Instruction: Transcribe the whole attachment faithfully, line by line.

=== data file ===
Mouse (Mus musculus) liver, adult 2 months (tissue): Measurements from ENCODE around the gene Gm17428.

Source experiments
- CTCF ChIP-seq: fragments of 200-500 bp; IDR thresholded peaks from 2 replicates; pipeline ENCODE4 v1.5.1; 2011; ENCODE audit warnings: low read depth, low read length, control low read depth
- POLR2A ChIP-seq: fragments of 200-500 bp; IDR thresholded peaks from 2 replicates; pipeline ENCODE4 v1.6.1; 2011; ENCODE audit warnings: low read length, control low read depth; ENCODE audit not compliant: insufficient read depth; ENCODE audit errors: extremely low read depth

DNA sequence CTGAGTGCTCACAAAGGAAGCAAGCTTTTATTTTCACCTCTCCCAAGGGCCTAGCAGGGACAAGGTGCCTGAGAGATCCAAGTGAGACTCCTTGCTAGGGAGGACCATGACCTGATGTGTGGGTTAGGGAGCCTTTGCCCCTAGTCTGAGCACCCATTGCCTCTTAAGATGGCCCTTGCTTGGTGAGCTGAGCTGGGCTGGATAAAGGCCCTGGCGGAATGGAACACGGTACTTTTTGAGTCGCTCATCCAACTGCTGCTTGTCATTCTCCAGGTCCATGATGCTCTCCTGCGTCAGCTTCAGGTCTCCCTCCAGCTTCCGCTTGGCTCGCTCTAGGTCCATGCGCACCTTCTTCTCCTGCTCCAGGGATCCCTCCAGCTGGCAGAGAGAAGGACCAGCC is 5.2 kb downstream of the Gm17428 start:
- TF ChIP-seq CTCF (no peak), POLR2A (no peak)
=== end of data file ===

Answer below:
Mouse (Mus musculus) liver, adult 2 months (tissue): Measurements from ENCODE around the gene Gm17428.

Source experiments
- CTCF ChIP-seq: fragments of 200-500 bp; IDR thresholded peaks from 2 replicates; pipeline ENCODE4 v1.5.1; 2011; ENCODE audit warnings: low read depth, low read length, control low read depth
- POLR2A ChIP-seq: fragments of 200-500 bp; IDR thresholded peaks from 2 replicates; pipeline ENCODE4 v1.6.1; 2011; ENCODE audit warnings: low read length, control low read depth; ENCODE audit not compliant: insufficient read depth; ENCODE audit errors: extremely low read depth

DNA sequence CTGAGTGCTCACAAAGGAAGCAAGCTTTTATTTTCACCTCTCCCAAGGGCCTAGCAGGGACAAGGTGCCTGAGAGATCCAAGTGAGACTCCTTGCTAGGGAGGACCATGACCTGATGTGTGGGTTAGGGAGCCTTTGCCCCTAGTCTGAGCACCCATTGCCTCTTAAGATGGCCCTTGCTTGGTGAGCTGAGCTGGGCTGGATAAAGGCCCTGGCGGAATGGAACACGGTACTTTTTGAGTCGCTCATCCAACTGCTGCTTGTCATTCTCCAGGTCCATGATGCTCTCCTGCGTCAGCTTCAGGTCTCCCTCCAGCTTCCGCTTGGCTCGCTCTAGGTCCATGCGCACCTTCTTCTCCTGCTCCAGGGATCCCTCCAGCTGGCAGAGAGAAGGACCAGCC is 5.2 kb downstream of the Gm17428 start:
- TF ChIP-seq CTCF (no peak), POLR2A (no peak)